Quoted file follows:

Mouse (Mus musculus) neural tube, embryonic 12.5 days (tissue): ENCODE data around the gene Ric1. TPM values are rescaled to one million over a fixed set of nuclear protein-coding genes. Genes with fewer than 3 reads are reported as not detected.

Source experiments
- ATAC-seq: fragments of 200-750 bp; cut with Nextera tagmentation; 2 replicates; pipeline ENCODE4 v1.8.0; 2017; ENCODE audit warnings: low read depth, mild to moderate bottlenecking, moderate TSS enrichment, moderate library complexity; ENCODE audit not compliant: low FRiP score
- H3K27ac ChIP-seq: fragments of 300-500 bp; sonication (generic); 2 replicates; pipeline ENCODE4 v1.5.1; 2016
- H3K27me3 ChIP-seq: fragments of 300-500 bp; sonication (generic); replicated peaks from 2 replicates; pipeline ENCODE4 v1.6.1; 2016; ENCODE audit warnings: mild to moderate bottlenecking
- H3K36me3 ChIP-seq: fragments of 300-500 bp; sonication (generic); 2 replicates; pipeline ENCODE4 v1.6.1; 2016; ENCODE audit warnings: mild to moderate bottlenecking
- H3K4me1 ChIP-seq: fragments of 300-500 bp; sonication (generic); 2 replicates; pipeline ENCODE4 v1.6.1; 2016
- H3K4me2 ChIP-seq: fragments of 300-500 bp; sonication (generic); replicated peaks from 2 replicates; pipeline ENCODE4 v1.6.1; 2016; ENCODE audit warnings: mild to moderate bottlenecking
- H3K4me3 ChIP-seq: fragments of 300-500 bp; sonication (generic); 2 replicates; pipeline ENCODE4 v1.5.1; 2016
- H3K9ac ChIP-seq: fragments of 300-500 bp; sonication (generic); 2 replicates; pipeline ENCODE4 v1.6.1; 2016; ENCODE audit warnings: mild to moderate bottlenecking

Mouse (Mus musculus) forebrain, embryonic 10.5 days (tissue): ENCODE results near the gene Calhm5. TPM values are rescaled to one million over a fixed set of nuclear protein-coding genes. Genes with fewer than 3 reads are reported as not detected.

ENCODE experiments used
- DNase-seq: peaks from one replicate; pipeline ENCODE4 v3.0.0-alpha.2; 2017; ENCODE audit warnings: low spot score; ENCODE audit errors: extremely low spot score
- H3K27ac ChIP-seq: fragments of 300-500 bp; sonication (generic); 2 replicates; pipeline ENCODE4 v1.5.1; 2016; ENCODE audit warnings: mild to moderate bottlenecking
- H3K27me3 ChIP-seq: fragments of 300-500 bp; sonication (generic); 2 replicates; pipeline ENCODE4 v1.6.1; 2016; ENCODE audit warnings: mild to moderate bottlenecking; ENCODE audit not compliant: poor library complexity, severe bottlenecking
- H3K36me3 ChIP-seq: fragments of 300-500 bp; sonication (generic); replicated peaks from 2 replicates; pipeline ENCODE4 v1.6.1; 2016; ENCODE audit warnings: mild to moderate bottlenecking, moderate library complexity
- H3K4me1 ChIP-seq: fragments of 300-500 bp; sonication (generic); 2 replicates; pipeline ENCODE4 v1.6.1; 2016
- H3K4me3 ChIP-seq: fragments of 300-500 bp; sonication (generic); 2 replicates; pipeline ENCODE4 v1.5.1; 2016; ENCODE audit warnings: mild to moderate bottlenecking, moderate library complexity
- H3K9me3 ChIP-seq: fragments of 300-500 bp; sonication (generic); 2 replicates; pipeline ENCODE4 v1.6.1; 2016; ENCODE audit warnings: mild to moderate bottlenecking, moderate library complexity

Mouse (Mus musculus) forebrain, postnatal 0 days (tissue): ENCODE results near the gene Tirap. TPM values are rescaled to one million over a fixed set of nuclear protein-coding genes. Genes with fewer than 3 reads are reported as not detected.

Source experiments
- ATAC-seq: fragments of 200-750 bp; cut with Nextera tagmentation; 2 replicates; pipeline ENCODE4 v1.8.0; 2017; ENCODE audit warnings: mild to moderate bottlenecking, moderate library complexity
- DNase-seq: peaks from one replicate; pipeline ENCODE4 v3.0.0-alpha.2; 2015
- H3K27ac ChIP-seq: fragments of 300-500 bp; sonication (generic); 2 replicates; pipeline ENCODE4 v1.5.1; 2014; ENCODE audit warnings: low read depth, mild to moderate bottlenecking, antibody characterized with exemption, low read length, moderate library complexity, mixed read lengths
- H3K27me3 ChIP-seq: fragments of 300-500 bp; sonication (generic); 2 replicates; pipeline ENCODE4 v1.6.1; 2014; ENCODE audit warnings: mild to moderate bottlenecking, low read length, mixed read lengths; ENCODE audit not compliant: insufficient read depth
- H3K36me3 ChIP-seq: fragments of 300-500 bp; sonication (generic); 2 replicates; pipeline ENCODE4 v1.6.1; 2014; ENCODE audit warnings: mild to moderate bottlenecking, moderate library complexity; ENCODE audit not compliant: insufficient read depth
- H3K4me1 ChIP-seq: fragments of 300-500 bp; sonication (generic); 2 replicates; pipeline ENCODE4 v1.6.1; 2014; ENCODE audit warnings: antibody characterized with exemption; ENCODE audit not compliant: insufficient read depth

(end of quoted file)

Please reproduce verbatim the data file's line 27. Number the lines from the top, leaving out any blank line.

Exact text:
- H3K4me1 ChIP-seq: fragments of 300-500 bp; sonication (generic); 2 replicates; pipeline ENCODE4 v1.6.1; 2014; ENCODE audit warnings: antibody characterized with exemption; ENCODE audit not compliant: insufficient read depth